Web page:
Word has gotten around that you know accounting and can explain it well. Jim, another of your friends has a unique business. During the summer, he buys hats that cost $5.00 each and sells them at the beach for $12.00 each. Other than the cost of the hat, his only other expense last summer was $120 for parking. He sold 78 hats last summer. His accountant prepared a financial statement for him and he has several questions about the income statement. He asks:
1. What does the cost of goods sold and gross profit mean?
2. How much gross profit do I make on each hat?
3. Why show both gross profit and net income?
4. If I have hats returned or a give a discount, how will that be shown on the income statement?
1. Is it important for a company to follow a strict budget even though they may be experiencing phenomenal profits? Do you think that there will be a bias towards greed when creating the budget for this company? Explain.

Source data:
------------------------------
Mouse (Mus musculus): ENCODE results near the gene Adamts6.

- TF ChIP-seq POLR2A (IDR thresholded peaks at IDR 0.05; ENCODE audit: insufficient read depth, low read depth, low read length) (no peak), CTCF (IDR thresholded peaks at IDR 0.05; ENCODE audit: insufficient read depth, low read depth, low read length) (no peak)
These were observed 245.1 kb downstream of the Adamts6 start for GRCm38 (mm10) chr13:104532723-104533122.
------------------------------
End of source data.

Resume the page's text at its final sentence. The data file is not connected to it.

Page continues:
2. How does management greed influence budget decisions?
Please consider each of the questions separately in this post. It is important for you to understand the value of the budget as a blueprint for the business – even in times of exceptional “good news”.
It is also important to consider the role of greed within the budgeting process of the firm. Perhaps you might want to think about the budget as a communication to employees about what ownership and management believes is its focus.
You might even want to see if any other of the exceptional “bad boys” in the business world were reflecting their greed even within their budgeting documents.